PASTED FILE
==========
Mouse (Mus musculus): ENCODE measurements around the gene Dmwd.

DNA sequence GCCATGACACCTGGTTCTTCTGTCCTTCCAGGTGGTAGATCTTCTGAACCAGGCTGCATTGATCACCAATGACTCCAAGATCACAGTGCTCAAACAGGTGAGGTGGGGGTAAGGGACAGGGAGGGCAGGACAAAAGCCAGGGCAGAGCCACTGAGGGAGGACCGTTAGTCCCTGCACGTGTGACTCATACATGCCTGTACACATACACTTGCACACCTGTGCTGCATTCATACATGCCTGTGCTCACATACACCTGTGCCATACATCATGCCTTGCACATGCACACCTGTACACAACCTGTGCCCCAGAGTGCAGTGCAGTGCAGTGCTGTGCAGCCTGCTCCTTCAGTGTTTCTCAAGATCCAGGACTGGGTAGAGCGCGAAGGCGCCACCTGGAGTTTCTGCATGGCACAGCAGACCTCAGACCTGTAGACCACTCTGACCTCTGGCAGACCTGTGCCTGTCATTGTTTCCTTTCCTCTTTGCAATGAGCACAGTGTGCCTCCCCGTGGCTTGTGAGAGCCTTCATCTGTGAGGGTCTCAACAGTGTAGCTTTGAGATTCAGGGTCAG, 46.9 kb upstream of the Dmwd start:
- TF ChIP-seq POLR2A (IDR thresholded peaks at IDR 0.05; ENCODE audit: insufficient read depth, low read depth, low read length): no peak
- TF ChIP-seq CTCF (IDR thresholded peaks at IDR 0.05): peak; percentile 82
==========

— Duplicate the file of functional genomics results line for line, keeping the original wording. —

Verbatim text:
Mouse (Mus musculus): ENCODE measurements around the gene Dmwd.

DNA sequence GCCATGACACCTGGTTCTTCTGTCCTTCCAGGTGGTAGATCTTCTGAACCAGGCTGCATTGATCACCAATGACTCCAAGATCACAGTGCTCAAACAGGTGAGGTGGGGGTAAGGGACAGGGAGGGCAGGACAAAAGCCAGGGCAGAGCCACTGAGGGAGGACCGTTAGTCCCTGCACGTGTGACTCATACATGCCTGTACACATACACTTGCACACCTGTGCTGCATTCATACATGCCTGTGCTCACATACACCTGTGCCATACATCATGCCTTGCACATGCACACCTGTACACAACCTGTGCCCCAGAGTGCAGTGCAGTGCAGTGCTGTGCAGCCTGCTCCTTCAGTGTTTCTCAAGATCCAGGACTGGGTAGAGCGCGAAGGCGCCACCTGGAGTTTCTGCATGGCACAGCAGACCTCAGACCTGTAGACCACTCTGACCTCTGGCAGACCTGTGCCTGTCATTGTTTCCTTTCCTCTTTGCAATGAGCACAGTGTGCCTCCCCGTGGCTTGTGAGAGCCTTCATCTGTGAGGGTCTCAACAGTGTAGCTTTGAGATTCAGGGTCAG, 46.9 kb upstream of the Dmwd start:
- TF ChIP-seq POLR2A (IDR thresholded peaks at IDR 0.05; ENCODE audit: insufficient read depth, low read depth, low read length): no peak
- TF ChIP-seq CTCF (IDR thresholded peaks at IDR 0.05): peak; percentile 82